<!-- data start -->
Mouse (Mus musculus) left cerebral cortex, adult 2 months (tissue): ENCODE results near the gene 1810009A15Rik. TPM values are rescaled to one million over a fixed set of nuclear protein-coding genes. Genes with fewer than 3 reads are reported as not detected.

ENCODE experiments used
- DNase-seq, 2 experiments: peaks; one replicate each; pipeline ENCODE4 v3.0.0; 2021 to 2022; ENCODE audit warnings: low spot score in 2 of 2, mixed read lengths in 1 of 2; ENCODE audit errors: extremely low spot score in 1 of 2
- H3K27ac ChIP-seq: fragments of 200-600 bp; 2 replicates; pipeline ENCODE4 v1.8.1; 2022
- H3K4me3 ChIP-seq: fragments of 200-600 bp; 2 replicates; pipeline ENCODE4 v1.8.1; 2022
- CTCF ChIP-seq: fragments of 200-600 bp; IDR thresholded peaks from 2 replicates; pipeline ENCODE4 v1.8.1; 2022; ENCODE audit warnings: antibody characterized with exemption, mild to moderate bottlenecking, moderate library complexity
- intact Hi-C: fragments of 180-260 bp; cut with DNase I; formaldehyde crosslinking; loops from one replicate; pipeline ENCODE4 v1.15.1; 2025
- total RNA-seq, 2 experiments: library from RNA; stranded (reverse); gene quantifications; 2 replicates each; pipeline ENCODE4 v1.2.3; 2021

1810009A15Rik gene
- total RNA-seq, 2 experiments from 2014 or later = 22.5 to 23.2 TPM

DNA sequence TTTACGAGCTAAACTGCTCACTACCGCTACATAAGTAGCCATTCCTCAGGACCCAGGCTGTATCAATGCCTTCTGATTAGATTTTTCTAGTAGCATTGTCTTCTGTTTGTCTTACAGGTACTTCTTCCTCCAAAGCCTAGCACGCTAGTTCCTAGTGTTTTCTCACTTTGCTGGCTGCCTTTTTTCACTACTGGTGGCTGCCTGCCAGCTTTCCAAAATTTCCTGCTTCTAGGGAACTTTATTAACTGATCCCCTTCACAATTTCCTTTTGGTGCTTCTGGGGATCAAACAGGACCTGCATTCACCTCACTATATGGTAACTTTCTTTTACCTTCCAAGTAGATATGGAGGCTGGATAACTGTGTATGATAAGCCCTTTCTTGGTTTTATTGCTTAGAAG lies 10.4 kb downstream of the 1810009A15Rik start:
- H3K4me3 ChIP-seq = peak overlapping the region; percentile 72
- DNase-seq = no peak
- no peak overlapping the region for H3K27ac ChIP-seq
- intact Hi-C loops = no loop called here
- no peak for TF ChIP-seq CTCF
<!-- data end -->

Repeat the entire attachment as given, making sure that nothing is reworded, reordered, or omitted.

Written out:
Mouse (Mus musculus) left cerebral cortex, adult 2 months (tissue): ENCODE results near the gene 1810009A15Rik. TPM values are rescaled to one million over a fixed set of nuclear protein-coding genes. Genes with fewer than 3 reads are reported as not detected.

ENCODE experiments used
- DNase-seq, 2 experiments: peaks; one replicate each; pipeline ENCODE4 v3.0.0; 2021 to 2022; ENCODE audit warnings: low spot score in 2 of 2, mixed read lengths in 1 of 2; ENCODE audit errors: extremely low spot score in 1 of 2
- H3K27ac ChIP-seq: fragments of 200-600 bp; 2 replicates; pipeline ENCODE4 v1.8.1; 2022
- H3K4me3 ChIP-seq: fragments of 200-600 bp; 2 replicates; pipeline ENCODE4 v1.8.1; 2022
- CTCF ChIP-seq: fragments of 200-600 bp; IDR thresholded peaks from 2 replicates; pipeline ENCODE4 v1.8.1; 2022; ENCODE audit warnings: antibody characterized with exemption, mild to moderate bottlenecking, moderate library complexity
- intact Hi-C: fragments of 180-260 bp; cut with DNase I; formaldehyde crosslinking; loops from one replicate; pipeline ENCODE4 v1.15.1; 2025
- total RNA-seq, 2 experiments: library from RNA; stranded (reverse); gene quantifications; 2 replicates each; pipeline ENCODE4 v1.2.3; 2021

1810009A15Rik gene
- total RNA-seq, 2 experiments from 2014 or later = 22.5 to 23.2 TPM

DNA sequence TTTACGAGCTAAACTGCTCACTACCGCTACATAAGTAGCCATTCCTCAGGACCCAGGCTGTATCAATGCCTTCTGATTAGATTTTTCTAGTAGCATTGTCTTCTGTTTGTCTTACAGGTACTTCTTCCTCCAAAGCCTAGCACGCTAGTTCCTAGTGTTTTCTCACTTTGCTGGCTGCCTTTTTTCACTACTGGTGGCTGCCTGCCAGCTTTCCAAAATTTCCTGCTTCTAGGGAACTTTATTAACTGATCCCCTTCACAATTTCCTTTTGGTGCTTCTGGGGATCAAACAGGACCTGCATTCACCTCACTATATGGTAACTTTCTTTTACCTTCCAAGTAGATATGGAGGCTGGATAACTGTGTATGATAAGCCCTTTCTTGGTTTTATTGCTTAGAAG lies 10.4 kb downstream of the 1810009A15Rik start:
- H3K4me3 ChIP-seq = peak overlapping the region; percentile 72
- DNase-seq = no peak
- no peak overlapping the region for H3K27ac ChIP-seq
- intact Hi-C loops = no loop called here
- no peak for TF ChIP-seq CTCF